I wouldn't feel too bad - I think You are doing a sensible thing by protecting your hard earned tools. Im sure the plastic box will get reused after you build a toolchest and not simply instantly become landfill.

    My tiny 'workshop' is also a blessing in that its a room in a central heated house so a lot less risk of rust in the drier air. I do however, look forward to starting my own toolchest in the New year.

    At the other extreme, When I was at sea in my tiny wooden boat, I used to cover my tools in vaseline and wrap each tool in taped up plastic bags.

  3. Badger- actually this setup is already teaching me a bit about use and organization, and the saw till could easily be tranferred into the real deal. I've already determined a few things about placement through this dry run. My apologetic tone is more for dramatic effect than real distress.

    Simon - here in a coastal rainforest, it is almost the same as living on a boat. My tools have been ok, for the most part, but after leaving them for 5 days a couple of the pairs of dividers had a thin film on them.

    Not sure I need to go to the vaseline bags yet, but better safe than sorry!

  4. Hey, at least you're honest about it. Still, adding the little saw holder and trays was a stroke of genius. Sometimes you just have to do what you can.

  5. Great Post, You are protecting your tools while you build a chest. You may learn a few things about how you want the chest to be constructed while working out of the consumerist tool chest. Really like how you dropped the saw till in there as well.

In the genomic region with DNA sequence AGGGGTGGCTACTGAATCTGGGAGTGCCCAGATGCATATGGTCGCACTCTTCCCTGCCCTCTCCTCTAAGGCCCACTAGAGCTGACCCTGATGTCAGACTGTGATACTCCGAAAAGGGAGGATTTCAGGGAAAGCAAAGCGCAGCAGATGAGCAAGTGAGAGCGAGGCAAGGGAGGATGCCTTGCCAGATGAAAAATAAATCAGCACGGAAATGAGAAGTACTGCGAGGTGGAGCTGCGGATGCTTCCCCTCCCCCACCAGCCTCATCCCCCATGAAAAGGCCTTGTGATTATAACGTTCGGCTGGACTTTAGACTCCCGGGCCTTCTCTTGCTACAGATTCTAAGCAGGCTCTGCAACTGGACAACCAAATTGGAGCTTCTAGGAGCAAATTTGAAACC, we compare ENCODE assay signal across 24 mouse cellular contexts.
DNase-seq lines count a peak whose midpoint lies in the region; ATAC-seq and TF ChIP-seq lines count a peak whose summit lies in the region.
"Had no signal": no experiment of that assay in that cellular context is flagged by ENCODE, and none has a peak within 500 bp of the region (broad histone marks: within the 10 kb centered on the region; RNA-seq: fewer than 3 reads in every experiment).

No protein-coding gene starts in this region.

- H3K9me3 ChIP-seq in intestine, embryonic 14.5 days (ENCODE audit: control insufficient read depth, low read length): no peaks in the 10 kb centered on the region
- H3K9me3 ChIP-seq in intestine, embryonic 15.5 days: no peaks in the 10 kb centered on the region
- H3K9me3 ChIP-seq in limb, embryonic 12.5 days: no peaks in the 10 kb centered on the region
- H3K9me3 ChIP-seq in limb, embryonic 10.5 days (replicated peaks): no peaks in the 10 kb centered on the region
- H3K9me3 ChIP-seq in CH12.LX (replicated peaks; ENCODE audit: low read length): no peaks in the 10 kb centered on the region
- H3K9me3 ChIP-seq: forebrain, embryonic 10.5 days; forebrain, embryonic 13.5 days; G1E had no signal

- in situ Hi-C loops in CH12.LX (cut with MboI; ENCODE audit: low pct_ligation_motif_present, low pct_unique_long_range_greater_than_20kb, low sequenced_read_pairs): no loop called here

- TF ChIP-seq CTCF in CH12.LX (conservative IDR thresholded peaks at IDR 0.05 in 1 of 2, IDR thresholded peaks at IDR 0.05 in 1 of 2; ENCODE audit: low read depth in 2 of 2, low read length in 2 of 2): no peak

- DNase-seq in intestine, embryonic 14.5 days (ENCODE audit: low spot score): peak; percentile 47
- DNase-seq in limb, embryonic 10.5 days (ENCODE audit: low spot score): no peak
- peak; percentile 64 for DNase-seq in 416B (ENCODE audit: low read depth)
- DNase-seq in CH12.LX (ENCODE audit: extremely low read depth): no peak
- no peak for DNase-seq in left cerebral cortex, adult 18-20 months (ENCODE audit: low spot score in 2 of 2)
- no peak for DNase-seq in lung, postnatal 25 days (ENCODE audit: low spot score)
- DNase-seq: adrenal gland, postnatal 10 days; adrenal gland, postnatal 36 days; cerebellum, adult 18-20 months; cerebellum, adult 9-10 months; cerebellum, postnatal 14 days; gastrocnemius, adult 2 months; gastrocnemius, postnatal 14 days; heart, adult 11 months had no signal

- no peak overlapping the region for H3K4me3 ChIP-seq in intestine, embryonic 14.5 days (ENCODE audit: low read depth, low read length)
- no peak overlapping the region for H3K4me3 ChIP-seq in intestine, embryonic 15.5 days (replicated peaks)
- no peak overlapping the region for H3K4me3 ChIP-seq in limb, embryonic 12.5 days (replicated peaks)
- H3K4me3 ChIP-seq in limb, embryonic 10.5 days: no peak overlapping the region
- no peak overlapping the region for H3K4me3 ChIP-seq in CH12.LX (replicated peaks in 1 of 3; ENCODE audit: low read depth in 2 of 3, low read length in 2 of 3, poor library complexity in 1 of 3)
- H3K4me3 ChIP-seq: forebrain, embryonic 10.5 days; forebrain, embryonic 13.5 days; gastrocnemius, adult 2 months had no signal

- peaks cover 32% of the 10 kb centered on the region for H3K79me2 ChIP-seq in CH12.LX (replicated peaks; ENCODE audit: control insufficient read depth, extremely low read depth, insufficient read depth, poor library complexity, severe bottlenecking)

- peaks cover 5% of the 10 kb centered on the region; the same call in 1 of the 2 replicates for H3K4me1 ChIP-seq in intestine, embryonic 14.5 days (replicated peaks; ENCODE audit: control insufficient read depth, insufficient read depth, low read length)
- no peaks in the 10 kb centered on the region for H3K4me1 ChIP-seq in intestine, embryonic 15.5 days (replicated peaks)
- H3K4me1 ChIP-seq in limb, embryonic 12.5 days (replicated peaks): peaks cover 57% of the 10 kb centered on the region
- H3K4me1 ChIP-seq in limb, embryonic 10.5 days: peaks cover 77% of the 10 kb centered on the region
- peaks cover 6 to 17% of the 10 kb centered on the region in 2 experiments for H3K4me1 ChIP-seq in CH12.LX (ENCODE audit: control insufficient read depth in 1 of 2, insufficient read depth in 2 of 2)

6. Good to hear that your apologetic tone isn't actual distress.

    Not every tool or shop fixture has to be pretty or ideal. And buying this plastic box has given you more time and space to design your tool chest based on your experiences, and not just on an article or book. I like Chris Schwartz just as much as the next guy... but I do things differently than he does.

    Joel Moskowitz built his chest up inside of a knaack box ( and it serves him very well. A plastic box is not a knaack box... but (as you're discovering) it's a good way to experiment with what you want before you make permanent your ideas.

  7. A very good place to keep your tools while you build a proper chest. I would have my tools in a Knaack box like Joel Moskowitz if I had to store them in the neighborhood where his shop is.

  8. Consider using the best air compressor for giving power to air tools. The work will get finished early and is also cost effective.

  9. For some reason I'm having trouble leaving a question, so I apologize if you have the same question multiple times. What brand of box is this? What dimensions? I'm in a similar situation and need a long term temp storage option. This looks far better than anything I've come across so far.

  10. Hi Ryan,

    Unfortunately I am now away from the shop for a bit, but I can try to look it up next time I am back. I bought it at a Fred Meyer in Newport, OR. You might just want to look at whatever hardware or MegaStores you have around your area.

  11. It seems the selection "these days" is all about flashy, overpriced boxes...thanks though.
    Just ran across this blog. Great stuff! Your bench is a beauty! I'm still working through the design stages. I dig the split top roubo design but I'm not set on it.